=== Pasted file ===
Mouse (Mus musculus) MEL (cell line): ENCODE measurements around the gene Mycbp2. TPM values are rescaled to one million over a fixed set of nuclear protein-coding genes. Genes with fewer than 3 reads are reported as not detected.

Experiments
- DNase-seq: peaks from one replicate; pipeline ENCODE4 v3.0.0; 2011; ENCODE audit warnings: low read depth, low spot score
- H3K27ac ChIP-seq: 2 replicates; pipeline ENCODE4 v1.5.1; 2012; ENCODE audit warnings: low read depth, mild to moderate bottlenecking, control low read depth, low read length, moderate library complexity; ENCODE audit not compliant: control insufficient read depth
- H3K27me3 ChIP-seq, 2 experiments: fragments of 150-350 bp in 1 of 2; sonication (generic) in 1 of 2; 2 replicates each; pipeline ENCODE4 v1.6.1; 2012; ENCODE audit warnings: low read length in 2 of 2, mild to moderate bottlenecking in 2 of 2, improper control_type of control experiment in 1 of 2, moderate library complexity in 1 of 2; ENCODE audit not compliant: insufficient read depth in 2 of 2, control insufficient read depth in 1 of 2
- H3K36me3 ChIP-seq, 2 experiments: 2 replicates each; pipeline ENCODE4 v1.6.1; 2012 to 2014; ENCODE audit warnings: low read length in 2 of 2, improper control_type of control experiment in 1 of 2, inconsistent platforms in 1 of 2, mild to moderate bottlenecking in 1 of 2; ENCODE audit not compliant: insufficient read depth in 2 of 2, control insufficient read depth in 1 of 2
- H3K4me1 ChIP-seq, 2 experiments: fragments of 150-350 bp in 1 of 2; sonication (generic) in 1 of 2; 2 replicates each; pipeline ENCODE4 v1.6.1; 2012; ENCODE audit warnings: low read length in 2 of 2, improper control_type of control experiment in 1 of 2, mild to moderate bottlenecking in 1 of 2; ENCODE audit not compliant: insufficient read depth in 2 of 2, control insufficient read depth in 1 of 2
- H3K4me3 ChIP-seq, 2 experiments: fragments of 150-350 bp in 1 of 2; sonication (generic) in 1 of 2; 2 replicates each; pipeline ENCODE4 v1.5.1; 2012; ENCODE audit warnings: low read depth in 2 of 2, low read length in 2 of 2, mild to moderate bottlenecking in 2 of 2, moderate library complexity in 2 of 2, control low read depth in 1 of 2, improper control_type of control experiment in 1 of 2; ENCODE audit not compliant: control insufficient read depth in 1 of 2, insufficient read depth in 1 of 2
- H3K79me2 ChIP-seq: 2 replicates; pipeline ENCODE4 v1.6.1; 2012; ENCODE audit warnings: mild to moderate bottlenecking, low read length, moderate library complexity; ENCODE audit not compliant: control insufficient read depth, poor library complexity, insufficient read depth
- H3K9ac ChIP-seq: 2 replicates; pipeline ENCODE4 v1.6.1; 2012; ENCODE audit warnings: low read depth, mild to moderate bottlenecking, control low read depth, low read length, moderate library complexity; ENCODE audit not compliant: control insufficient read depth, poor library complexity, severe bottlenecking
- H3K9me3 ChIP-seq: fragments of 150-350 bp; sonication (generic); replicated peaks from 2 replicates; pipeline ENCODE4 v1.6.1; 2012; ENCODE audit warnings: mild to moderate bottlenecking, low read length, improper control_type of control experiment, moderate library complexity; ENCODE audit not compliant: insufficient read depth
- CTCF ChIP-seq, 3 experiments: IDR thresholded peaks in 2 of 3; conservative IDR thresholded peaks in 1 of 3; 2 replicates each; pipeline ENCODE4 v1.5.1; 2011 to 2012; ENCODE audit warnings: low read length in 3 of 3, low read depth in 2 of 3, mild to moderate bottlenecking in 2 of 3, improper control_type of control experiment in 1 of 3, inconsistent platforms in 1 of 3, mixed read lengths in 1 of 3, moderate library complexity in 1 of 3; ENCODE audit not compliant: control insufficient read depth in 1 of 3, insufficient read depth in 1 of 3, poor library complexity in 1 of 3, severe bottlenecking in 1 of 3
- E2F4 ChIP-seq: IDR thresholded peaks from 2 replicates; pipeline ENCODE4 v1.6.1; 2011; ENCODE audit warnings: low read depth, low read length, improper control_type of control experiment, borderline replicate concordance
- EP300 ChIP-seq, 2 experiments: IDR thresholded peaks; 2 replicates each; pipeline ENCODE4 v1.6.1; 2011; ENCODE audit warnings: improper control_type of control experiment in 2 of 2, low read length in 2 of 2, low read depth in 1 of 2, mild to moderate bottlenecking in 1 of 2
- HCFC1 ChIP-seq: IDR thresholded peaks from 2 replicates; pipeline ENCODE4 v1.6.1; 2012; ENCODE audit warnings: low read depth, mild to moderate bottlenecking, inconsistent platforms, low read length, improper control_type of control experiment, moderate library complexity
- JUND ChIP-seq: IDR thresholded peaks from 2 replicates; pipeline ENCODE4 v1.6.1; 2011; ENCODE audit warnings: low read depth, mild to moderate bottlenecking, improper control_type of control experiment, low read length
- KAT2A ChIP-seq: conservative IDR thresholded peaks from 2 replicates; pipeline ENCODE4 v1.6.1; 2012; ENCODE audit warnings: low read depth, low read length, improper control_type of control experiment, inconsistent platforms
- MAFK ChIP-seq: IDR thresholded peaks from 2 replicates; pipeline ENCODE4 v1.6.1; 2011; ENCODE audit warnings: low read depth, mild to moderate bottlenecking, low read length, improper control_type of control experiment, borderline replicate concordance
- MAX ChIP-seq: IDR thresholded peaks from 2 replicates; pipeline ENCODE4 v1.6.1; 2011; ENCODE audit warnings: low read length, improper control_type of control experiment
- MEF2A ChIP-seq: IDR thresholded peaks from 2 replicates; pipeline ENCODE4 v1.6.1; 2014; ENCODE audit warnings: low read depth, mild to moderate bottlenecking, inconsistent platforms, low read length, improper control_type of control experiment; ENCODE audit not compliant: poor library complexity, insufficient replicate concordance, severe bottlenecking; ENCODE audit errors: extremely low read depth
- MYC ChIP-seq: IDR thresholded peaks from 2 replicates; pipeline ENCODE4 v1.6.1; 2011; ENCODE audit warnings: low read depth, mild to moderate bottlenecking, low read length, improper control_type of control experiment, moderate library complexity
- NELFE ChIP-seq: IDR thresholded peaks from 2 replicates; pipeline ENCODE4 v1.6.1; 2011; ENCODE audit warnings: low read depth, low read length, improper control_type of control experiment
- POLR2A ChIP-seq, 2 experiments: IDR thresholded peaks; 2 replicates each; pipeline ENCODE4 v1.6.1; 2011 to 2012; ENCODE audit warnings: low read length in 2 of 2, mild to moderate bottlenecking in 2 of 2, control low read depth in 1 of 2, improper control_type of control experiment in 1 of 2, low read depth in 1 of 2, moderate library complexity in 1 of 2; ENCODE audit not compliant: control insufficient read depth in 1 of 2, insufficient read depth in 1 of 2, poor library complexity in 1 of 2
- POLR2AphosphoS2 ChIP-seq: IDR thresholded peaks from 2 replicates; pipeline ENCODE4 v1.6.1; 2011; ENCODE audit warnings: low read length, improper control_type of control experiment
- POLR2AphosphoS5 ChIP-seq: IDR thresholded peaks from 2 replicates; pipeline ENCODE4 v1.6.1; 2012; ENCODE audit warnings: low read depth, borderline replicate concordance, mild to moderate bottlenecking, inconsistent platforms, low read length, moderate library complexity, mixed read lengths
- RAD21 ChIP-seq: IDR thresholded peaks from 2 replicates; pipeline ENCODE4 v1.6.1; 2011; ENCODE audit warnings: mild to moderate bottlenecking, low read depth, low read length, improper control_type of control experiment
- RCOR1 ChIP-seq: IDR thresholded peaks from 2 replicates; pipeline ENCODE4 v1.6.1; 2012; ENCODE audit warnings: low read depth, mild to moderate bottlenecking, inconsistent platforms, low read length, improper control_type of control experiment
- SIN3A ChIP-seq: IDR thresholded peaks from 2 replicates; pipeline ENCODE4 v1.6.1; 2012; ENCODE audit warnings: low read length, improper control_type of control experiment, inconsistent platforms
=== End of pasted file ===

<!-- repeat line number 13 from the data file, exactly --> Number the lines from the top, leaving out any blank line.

- E2F4 ChIP-seq: IDR thresholded peaks from 2 replicates; pipeline ENCODE4 v1.6.1; 2011; ENCODE audit warnings: low read depth, low read length, improper control_type of control experiment, borderline replicate concordance